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Staff Picks: Books

Utopia for Realists

Steven Pinker, author of The Better Angels of Our Nature, praises Utopia for Realists as “bold, fresh ideas, and lively prose.” I concur. While the big, progressive ideas are fun enough to explore—universal basic income, a 15-hour workweek, and open borders—the writing is exciting, confident, funny, entertaining, down to earth, and heavy-hitting. The author doesn’t get bogged down in the weeds and clearly has a grasp of global ideas and trends in various disciplines. I like generalists and renaissance men.

The author makes an argument for three ideas whose “time has come.” Universal Basic Income, or “giving free money to everyone,” solves poverty and allows people to transition to a future of robots replacing human work. The 15-hour workweek allows us to face a future of massive unemployment—again, because of robots doing our work. So, for example, my full-time librarian job would be split among two people, both part time. After all, the dream of robots has always been more leisure time for humans, right? So why are we working more than ever? And lastly, all countries should open their borders to everyone who wants to come in. The author believes this solves world poverty and increases the income more than anything imaginable—the statistics he shows are quite stunning.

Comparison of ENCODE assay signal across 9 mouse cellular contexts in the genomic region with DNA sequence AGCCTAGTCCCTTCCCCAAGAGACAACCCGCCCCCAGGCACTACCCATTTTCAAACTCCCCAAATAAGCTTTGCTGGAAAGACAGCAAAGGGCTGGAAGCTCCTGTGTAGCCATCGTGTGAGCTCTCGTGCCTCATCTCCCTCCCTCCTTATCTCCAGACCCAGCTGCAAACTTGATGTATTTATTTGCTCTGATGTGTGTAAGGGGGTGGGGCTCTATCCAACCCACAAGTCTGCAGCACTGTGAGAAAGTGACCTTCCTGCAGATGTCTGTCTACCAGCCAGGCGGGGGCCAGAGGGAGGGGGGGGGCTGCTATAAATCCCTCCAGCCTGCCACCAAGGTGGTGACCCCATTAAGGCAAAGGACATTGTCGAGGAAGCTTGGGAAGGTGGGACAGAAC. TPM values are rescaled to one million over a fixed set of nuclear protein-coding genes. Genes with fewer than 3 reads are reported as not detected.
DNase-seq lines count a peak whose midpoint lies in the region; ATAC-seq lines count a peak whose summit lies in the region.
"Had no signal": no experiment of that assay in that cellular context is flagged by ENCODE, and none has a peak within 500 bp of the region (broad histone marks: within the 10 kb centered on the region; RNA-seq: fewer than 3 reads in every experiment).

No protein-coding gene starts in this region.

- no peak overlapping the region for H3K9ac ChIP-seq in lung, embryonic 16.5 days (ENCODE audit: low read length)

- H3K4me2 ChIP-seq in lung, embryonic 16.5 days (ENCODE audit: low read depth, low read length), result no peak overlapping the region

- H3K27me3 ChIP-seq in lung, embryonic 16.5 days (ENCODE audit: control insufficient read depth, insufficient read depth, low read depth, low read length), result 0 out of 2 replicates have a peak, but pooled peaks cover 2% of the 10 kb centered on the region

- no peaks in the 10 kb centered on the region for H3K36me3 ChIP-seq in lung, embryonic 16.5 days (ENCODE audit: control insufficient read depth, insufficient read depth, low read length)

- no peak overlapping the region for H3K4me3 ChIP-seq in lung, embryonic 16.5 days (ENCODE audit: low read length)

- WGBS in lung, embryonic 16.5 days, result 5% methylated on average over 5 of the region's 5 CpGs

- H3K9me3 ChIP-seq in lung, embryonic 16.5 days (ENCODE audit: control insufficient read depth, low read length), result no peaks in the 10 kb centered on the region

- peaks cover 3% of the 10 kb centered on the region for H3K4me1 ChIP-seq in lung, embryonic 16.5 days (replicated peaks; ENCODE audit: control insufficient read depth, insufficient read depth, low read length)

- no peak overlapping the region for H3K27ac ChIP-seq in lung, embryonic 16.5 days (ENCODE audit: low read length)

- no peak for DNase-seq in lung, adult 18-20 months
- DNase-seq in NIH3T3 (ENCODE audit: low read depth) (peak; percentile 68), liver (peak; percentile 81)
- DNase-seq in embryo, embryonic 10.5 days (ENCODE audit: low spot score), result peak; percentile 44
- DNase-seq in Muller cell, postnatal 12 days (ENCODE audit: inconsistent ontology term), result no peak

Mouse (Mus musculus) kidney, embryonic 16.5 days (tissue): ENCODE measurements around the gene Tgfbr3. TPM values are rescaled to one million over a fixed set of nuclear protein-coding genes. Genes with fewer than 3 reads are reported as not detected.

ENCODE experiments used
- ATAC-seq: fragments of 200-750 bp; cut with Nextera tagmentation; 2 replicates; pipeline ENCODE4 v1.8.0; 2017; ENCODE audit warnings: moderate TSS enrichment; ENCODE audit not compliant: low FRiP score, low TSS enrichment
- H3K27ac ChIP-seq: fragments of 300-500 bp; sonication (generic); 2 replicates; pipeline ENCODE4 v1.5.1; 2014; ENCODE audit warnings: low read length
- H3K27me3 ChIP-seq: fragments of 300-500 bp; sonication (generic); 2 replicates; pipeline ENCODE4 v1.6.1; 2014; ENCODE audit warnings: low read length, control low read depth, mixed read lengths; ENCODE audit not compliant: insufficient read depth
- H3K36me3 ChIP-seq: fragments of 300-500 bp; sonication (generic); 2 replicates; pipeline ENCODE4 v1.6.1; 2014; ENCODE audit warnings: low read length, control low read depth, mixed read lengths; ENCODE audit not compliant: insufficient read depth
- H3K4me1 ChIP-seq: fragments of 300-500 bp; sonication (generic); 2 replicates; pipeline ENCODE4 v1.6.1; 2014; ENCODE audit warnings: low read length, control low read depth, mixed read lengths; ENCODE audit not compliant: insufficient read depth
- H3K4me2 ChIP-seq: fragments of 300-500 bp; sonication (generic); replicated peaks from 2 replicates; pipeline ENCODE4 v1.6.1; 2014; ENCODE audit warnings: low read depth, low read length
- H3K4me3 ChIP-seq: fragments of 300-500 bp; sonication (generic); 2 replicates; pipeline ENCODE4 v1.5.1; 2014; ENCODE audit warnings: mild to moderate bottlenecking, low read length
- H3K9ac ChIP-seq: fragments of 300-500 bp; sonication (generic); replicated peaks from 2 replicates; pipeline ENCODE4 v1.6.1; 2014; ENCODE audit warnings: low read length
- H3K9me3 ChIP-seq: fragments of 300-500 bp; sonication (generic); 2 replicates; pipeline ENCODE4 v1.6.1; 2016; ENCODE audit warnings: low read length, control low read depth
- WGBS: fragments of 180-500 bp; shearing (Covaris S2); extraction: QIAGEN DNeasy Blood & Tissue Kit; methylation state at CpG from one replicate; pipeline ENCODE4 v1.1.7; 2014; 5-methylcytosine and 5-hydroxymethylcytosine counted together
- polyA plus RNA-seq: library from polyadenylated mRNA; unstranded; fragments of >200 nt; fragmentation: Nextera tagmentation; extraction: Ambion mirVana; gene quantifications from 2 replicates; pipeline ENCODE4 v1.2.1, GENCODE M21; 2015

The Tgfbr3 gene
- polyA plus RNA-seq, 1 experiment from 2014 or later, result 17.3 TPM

Utopia for Realists

(Books, Nonfiction) Permanent link
Steven Pinker, author of The Better Angels of Our Nature, praises Utopia for Realists as “bold, fresh ideas, and lively prose.” I concur. While the big, progressive ideas are fun enough to explore—universal basic income, a 15-hour workweek, and open borders—the writing is exciting, confident, funny, entertaining, down to earth, and heavy-hitting. The author doesn’t get bogged down in the weeds and clearly has a grasp of global ideas and trends in various disciplines. I like generalists and renaissance men.

The author makes an argument for three ideas whose “time has come.” Universal Basic Income, or “giving free money to everyone,” solves poverty and allows people to transition to a future of robots replacing human work. The 15-hour workweek allows us to face a future of massive unemployment—again, because of robots doing our work. So, for example, my full-time librarian job would be split among two people, both part time. After all, the dream of robots has always been more leisure time for humans, right? So why are we working more than ever? And lastly, all countries should open their borders to everyone who wants to come in. The author believes this solves world poverty and increases the income more than anything imaginable—the statistics he shows are quite stunning.

Posted by Matt Smith at 09/26/2017 08:57:02 AM